The framework was the result of a national consensus effort under the auspices of the National Assessment Governing Board. The framework is a broadly accepted outline of what hundreds of arts educators, arts curriculum experts, policymakers, business representatives, and members of the general public thought the arts assessment should test.
After the completion of the initial framework, the 1997 NAEP Arts Committee worked with measurement specialists to create assessment questions and scoring criteria according to the framework's specifications. All exercises and scoring criteria were carefully reviewed to ensure that the assessment met the requirements of the arts framework. Because questions from the 1997 arts assessment were used in the 2008 assessment, the arts committee did not meet to select assessment questions for the 2008 assessment.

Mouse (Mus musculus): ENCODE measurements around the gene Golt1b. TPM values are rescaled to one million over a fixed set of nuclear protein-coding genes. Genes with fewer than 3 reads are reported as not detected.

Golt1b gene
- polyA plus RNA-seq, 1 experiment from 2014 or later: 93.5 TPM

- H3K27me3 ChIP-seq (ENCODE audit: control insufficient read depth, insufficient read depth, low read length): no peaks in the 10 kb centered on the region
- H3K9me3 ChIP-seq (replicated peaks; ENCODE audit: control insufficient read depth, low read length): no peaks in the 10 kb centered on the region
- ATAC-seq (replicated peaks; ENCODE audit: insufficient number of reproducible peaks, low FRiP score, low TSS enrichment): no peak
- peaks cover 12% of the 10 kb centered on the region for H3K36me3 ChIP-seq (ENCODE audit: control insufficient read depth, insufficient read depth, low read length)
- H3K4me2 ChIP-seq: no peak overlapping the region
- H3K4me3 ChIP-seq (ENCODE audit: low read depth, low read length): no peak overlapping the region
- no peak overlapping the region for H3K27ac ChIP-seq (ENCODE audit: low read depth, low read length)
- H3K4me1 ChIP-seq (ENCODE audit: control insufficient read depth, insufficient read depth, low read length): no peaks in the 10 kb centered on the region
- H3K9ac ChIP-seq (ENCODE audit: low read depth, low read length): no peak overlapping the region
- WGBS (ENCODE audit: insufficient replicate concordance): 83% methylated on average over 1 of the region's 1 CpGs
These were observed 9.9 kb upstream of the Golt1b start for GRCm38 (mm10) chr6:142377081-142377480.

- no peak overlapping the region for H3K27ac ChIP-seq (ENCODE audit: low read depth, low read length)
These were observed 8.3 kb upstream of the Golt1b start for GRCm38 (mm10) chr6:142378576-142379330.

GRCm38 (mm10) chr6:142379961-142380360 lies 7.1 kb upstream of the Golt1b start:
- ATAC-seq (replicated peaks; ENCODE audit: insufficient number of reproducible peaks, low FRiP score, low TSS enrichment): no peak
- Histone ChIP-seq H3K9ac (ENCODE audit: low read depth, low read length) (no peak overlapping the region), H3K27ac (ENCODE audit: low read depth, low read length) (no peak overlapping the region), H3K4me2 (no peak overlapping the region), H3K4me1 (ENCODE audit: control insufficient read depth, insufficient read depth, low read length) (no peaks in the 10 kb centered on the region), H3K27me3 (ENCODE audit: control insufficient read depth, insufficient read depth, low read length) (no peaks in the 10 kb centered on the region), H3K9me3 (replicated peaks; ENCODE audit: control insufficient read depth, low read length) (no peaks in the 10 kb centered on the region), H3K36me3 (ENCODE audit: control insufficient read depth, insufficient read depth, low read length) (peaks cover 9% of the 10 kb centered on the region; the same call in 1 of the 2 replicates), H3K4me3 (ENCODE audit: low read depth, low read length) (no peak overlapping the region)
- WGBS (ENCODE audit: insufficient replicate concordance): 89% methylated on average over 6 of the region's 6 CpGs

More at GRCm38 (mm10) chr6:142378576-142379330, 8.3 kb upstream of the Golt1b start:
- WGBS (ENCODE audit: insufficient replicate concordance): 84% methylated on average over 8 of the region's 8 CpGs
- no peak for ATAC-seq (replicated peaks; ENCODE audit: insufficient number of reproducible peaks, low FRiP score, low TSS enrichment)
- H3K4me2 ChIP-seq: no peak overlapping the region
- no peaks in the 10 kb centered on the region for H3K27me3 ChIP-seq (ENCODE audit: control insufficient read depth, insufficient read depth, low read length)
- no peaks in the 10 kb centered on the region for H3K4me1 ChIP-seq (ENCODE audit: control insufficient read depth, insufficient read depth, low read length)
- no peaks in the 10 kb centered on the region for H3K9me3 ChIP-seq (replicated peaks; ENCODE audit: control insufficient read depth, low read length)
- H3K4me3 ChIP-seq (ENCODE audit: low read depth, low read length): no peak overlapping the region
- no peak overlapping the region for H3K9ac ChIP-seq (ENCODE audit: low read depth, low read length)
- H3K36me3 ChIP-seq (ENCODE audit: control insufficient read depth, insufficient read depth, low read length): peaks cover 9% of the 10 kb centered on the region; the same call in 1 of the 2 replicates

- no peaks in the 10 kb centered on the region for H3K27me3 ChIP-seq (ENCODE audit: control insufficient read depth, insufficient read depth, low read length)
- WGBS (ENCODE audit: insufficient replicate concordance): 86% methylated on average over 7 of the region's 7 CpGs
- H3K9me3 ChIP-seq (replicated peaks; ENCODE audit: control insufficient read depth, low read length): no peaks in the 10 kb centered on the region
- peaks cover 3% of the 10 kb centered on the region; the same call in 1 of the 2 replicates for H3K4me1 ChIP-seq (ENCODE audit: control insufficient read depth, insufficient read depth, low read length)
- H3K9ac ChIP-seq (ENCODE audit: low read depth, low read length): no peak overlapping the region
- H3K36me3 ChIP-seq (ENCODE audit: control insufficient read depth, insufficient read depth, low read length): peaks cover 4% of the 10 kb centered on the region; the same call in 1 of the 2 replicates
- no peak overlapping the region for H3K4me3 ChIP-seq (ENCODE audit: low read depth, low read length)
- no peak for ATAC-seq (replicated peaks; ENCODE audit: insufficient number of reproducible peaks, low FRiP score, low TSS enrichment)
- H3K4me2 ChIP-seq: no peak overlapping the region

In addition to testing cognitive abilities, NAEP collects information that helps to put student achievement in context. Four kinds of questionnaires provide context for NAEP assessment results:
These questionnaires are developed using a framework and process review similar to that used for developing the cognitive questions. This process includes reviews by external advisory groups and field-testing. When developing the questionnaires, NAEP ensures that the questions do not infringe on respondents' privacy, that they are grounded in educational research, and that the answers can provide information relevant to the subject being assessed.
The questionnaires appear in separately timed blocks of questions in the assessment booklets, such as the student questionnaires, or they are printed separately, such as the teacher, school, and SD/ELL questionnaires.